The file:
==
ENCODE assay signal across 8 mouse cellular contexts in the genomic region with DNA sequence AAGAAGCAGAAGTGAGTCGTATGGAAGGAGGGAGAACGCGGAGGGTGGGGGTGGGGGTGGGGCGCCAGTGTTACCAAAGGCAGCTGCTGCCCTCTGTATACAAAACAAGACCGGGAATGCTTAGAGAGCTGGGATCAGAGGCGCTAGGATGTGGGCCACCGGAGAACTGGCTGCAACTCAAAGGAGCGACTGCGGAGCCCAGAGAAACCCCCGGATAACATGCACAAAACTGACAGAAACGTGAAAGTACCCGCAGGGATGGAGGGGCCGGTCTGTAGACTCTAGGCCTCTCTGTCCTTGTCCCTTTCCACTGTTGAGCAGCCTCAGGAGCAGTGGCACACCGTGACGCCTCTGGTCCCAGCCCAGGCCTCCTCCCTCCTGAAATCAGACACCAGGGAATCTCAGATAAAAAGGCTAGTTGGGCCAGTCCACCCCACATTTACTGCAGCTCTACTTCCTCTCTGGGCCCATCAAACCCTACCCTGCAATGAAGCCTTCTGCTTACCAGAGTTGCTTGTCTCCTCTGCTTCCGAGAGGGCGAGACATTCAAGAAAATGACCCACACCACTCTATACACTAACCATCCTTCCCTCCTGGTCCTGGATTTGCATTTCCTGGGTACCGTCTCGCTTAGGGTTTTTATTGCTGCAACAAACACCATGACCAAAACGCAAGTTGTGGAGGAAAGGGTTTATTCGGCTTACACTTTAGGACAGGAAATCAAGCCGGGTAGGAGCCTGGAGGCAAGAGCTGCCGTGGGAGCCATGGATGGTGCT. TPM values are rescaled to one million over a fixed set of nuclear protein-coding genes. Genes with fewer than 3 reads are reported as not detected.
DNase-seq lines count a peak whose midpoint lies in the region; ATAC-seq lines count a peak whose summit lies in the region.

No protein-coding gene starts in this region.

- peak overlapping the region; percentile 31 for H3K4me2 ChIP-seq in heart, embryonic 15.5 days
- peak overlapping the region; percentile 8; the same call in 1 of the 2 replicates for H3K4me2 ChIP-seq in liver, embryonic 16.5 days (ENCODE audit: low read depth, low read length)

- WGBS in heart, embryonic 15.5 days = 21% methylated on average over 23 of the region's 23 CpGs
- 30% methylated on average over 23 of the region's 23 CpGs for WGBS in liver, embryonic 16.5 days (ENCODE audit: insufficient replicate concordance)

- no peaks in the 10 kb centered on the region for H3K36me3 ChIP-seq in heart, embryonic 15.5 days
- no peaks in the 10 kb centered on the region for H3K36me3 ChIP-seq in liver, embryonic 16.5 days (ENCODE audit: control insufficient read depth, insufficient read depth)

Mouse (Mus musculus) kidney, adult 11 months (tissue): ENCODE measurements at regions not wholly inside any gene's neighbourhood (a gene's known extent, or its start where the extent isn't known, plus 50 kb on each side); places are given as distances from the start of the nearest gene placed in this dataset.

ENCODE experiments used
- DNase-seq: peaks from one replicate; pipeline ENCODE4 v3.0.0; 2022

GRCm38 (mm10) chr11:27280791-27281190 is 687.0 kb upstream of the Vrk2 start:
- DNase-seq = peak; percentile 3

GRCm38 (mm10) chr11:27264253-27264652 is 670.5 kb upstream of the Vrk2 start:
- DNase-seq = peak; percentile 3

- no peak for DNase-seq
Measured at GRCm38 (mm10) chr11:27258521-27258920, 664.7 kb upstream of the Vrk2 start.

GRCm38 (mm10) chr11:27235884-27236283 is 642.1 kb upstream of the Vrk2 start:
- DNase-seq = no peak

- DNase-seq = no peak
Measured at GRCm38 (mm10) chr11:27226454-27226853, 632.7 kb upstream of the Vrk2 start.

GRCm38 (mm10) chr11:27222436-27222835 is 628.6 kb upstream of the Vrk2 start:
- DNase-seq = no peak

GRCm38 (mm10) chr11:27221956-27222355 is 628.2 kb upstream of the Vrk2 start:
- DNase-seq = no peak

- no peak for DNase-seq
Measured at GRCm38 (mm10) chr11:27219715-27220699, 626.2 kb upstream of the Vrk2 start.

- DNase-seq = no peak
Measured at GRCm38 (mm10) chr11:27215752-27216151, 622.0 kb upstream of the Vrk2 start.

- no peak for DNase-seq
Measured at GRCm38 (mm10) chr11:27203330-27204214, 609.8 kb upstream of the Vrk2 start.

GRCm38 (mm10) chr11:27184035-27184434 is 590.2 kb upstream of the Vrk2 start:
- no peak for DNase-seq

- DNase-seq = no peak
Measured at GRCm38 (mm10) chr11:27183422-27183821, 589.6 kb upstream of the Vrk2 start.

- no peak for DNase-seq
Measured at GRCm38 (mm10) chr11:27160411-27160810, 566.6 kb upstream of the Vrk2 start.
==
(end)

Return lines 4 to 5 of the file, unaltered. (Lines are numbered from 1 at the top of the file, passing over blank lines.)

- peak overlapping the region; percentile 31 for H3K4me2 ChIP-seq in heart, embryonic 15.5 days
- peak overlapping the region; percentile 8; the same call in 1 of the 2 replicates for H3K4me2 ChIP-seq in liver, embryonic 16.5 days (ENCODE audit: low read depth, low read length)